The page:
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Status of Minorities

Every now and then something happens that highlights the precarious situation in which the non-Muslim religious minorities are living in Pakistan. However, the gloss on the issues of religious minorities proves to be fleeting in nature. The pattern that has emerged from a number of recent incidents is that the government’s interest stays alive in such cases as long as they remain on the radar screen of media. With media spotlight having shifted to other issues, things come back to square one with religious minorities living their lives in the grip of fear, intimidation and exploitation.

During the recent years, an alarming rise in persecution of minorities with terrorist attacks at their places of worship has been seen. A study conducted by Jinnah Institute titled ‘A Question of Faith’ lists the instances of discrimination and social persecution the minorities have suffered in recent years. The report says:

‘The events of 2010-11 have not occurred in a vacuum and are not atypical of Pakistani reality. These most recent attacks on religious minorities and the state’s tolerance towards this persecution are part of a long-term pattern of state complicity at all levels’ judicial, executive and legislative.’

However, the recent threat, packaged in ‘either accept Islam or get ready to be killed’ jargon, given to Kailaash tribe and people living in Chitral by the Taliban underscores the need of revisiting the problem and coming up with the recommendations to include the religious minorities in the national mainstream.

Before we get further, it is important to define word ‘minority’. According to the UN resolution passed in its 38th session,

‘Minority is a group of citizens of a State, constituting a numerical minority and in a non-dominant position in that State, endowed with ethnic, religious or linguistic characteristics which differ from those of the majority of the population, having a sense of solidarity with one another, motivated, if only implicitly, by a collective will to survive and whose aim is to achieve equality with its majority in fact and in law.’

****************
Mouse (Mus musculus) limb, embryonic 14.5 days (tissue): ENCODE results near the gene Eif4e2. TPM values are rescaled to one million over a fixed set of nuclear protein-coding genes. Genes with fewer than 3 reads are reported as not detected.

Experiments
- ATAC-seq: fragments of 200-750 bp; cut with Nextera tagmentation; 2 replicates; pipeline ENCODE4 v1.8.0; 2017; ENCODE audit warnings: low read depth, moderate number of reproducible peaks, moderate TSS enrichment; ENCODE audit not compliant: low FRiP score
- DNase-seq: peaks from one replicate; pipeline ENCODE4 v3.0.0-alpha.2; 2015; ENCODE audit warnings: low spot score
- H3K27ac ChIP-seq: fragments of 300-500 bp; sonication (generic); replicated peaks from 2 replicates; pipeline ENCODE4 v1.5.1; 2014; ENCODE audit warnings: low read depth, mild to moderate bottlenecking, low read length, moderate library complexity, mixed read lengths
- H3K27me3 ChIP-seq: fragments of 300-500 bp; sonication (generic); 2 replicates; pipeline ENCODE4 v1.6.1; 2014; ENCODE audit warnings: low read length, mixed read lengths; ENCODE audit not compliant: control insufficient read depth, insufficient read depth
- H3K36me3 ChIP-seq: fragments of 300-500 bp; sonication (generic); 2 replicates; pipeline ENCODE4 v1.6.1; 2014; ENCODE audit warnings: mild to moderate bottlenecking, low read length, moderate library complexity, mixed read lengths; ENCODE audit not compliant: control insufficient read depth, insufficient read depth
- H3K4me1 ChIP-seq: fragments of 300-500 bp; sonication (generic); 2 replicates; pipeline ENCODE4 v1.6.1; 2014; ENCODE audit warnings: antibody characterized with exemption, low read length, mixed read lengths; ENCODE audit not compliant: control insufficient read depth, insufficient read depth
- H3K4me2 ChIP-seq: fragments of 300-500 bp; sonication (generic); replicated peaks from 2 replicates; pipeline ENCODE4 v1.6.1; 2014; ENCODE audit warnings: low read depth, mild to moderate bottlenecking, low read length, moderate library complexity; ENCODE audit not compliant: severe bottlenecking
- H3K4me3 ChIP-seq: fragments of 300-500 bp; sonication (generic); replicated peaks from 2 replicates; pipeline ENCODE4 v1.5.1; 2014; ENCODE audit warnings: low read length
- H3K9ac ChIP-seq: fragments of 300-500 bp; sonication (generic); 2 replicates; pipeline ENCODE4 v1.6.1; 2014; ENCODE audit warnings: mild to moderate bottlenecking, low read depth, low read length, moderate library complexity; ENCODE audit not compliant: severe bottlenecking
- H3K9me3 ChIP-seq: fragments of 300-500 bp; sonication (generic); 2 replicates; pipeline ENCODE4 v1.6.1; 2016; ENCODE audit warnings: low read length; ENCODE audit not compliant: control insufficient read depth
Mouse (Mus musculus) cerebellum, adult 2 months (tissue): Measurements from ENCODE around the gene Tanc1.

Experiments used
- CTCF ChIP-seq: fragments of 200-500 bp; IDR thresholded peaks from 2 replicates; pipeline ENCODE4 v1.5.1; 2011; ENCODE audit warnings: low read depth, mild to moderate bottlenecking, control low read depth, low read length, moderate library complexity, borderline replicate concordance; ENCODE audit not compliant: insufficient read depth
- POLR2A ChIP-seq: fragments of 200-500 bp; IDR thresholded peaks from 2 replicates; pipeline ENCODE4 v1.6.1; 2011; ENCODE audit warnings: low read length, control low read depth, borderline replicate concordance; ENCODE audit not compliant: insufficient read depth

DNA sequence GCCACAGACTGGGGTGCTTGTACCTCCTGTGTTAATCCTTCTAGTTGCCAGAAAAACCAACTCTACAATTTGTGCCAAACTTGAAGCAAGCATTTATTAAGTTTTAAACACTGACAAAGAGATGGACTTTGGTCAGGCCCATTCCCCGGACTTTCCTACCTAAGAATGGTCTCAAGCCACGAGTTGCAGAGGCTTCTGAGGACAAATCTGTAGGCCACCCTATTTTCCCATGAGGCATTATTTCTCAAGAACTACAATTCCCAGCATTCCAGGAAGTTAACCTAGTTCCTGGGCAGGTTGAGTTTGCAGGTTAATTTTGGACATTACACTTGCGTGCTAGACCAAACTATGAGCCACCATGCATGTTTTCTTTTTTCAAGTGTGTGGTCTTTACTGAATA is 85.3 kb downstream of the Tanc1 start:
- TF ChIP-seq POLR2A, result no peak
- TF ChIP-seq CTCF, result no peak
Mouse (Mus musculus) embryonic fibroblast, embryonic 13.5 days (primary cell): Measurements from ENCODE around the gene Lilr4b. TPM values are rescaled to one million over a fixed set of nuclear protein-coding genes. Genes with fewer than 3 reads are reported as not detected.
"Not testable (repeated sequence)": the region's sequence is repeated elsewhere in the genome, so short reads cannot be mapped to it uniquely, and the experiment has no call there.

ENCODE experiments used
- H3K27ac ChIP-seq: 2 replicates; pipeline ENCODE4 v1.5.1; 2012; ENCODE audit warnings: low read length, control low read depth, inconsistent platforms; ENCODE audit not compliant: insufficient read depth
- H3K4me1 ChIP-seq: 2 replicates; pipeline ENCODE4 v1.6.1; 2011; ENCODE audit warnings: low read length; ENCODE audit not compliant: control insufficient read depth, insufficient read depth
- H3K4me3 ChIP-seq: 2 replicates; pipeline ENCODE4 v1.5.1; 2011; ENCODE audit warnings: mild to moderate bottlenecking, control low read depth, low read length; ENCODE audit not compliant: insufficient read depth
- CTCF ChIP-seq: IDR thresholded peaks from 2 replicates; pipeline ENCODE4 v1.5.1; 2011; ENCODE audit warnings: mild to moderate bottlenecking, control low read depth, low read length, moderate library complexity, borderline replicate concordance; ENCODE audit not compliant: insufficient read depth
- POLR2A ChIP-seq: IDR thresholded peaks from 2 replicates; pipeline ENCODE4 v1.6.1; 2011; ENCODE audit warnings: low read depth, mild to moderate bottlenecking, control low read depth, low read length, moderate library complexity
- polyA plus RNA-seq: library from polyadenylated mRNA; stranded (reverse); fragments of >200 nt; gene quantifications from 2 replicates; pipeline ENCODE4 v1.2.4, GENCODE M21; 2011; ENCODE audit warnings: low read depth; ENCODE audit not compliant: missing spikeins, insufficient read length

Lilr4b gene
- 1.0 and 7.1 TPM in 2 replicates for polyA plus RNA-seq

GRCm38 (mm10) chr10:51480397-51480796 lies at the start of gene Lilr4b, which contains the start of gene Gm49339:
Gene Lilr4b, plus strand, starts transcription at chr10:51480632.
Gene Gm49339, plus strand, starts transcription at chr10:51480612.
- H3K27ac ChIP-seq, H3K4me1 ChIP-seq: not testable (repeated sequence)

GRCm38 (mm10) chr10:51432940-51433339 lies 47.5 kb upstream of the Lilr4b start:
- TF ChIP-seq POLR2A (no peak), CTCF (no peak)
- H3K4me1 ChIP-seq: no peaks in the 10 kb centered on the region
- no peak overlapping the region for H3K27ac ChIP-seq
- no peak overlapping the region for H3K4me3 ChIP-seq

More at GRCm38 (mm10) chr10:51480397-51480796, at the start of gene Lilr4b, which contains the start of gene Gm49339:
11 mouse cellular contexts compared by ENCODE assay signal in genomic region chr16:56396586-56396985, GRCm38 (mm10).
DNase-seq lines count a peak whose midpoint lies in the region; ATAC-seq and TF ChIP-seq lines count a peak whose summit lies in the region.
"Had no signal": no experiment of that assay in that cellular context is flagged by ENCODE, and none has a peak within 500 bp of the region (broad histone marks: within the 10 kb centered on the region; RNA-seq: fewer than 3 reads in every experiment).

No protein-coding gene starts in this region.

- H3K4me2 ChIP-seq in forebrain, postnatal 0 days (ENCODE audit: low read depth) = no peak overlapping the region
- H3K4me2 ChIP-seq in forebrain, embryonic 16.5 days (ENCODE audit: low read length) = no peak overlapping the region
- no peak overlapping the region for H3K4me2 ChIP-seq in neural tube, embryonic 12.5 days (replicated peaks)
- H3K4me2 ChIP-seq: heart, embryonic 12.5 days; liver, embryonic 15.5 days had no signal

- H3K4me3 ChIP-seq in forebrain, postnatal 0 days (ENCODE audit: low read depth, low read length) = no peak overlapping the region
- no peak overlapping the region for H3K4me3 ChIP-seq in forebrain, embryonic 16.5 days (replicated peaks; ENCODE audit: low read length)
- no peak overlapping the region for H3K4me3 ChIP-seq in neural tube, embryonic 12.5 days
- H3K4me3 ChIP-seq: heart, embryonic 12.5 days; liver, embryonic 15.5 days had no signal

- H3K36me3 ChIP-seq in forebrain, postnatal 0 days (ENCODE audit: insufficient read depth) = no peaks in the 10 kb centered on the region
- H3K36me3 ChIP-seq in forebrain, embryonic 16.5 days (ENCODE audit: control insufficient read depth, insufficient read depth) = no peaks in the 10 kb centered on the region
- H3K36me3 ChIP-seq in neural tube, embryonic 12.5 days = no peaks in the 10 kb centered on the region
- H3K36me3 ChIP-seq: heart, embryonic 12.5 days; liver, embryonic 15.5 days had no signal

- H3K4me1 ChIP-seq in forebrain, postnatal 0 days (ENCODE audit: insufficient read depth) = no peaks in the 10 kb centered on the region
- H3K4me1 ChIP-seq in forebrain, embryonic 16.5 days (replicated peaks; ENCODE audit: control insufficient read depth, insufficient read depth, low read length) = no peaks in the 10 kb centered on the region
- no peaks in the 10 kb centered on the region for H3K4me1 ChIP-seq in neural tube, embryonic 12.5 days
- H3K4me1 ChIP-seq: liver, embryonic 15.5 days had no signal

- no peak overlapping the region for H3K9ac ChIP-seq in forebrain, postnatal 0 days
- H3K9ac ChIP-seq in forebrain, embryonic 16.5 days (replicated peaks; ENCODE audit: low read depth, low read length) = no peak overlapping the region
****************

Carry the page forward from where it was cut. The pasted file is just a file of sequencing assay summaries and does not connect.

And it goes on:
While it is a standard practice to refer to the Quaid-e-Azam’s historic speech to the first session of the Constituent Assembly, what is little known is the fact that Lahore Resolution, which became the basis for the launch of struggle for freedom in the final and decisive phase, also promised complete religious freedom and equality of rights to the non-Muslim minorities in the State of Pakistan. The Para II of Lahore Resolution reads:

‘That adequate, effective and mandatory safeguards should be specifically provided in the constitution for minorities in these units and in these regions for the protection of their religious, cultural, economic, political, administrative and other rights and interests in consultation with them; and in other parts of India where Mussalmans are in a minority, adequate, effective and mandatory safeguard shall be specially provided in the constitution for them and other minorities for the protection of their religious, cultural, economic, political, administrative and other rights and interests in consultation with them.’

Mindful of the commitments of Pakistan’s founding fathers, the framers of the 1973 Constitution inserted a number of provisions in it that guaranteed freedom and rights to the religious minorities. For example:

  • ‘Every citizen shall have the right to profess, practice and propagate his religion. (Article, 20-a)
  • Every religious dominion and every sect therefore shall have the right to establish, maintain and manage its religious institutions. (Article, 20-b)
  • No person shall be compelled to pay any special tax the proceeds of which are to be spent on the propagation or maintenance of any other religion than his own. (Article 21)
  • The state shall guard the legitimate rights and interest of minorities, including their due representation in the Federal and provincial services’ (Article, 36).